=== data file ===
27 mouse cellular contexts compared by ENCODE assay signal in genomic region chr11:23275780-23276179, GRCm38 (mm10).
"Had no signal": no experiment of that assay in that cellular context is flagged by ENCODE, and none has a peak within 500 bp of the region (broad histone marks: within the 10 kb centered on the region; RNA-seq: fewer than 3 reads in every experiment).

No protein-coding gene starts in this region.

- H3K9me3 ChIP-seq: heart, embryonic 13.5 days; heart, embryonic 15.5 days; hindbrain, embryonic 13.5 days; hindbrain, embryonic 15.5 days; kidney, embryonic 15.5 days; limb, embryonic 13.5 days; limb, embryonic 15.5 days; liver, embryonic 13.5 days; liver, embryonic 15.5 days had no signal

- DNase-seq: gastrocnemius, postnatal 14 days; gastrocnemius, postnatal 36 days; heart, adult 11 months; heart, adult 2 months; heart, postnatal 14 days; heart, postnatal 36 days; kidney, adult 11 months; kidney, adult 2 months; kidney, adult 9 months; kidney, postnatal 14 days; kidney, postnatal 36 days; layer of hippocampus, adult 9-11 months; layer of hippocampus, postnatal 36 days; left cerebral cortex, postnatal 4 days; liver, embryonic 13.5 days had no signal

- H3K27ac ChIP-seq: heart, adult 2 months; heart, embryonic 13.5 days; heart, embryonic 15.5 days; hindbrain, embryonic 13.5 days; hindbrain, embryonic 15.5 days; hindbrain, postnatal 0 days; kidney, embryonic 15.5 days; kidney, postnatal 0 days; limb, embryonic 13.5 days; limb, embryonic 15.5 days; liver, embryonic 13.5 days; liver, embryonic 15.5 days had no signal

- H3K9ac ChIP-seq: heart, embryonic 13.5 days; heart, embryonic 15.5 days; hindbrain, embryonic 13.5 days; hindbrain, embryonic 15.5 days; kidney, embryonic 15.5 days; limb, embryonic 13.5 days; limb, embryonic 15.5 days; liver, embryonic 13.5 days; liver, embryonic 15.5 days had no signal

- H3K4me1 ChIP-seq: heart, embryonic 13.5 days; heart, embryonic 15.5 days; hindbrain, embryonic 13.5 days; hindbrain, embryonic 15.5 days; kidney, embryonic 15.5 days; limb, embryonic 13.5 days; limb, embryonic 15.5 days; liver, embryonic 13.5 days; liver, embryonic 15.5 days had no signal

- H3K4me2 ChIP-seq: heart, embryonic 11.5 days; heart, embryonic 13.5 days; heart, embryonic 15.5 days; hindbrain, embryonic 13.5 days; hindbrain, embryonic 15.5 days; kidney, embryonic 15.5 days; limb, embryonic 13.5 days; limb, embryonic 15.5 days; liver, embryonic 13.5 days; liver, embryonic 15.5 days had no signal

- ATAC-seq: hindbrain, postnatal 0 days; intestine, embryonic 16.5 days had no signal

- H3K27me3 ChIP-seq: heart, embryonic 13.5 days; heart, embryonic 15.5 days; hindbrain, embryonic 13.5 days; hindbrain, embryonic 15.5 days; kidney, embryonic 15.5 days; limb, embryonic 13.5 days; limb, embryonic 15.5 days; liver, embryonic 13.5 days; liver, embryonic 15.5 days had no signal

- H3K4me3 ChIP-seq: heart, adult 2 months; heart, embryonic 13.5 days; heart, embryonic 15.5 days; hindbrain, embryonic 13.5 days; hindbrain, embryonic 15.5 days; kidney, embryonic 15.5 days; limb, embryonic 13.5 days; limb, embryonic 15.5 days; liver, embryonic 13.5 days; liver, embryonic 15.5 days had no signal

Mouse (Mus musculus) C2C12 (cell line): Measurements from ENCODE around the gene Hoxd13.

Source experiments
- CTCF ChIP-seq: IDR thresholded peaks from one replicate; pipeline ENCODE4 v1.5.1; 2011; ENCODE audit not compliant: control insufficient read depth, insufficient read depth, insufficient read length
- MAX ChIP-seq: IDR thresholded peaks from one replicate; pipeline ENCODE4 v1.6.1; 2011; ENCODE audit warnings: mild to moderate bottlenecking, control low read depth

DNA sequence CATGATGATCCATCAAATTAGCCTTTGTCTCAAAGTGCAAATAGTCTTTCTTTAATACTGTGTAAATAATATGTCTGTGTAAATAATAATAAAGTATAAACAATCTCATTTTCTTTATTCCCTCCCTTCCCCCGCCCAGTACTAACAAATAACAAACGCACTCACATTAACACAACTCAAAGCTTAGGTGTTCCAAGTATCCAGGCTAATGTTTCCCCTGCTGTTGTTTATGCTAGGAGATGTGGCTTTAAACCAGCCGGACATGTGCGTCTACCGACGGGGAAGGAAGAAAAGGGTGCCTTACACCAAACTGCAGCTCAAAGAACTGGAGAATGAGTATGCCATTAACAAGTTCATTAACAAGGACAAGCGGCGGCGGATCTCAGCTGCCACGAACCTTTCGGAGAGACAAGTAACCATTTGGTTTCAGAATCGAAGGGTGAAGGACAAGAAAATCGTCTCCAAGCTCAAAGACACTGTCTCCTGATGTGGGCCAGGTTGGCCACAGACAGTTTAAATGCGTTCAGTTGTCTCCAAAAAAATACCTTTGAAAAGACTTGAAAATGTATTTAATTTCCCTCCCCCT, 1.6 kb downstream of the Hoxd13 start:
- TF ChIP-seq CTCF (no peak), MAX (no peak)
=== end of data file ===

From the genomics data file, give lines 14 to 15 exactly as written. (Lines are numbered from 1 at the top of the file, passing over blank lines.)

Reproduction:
Source experiments
- CTCF ChIP-seq: IDR thresholded peaks from one replicate; pipeline ENCODE4 v1.5.1; 2011; ENCODE audit not compliant: control insufficient read depth, insufficient read depth, insufficient read length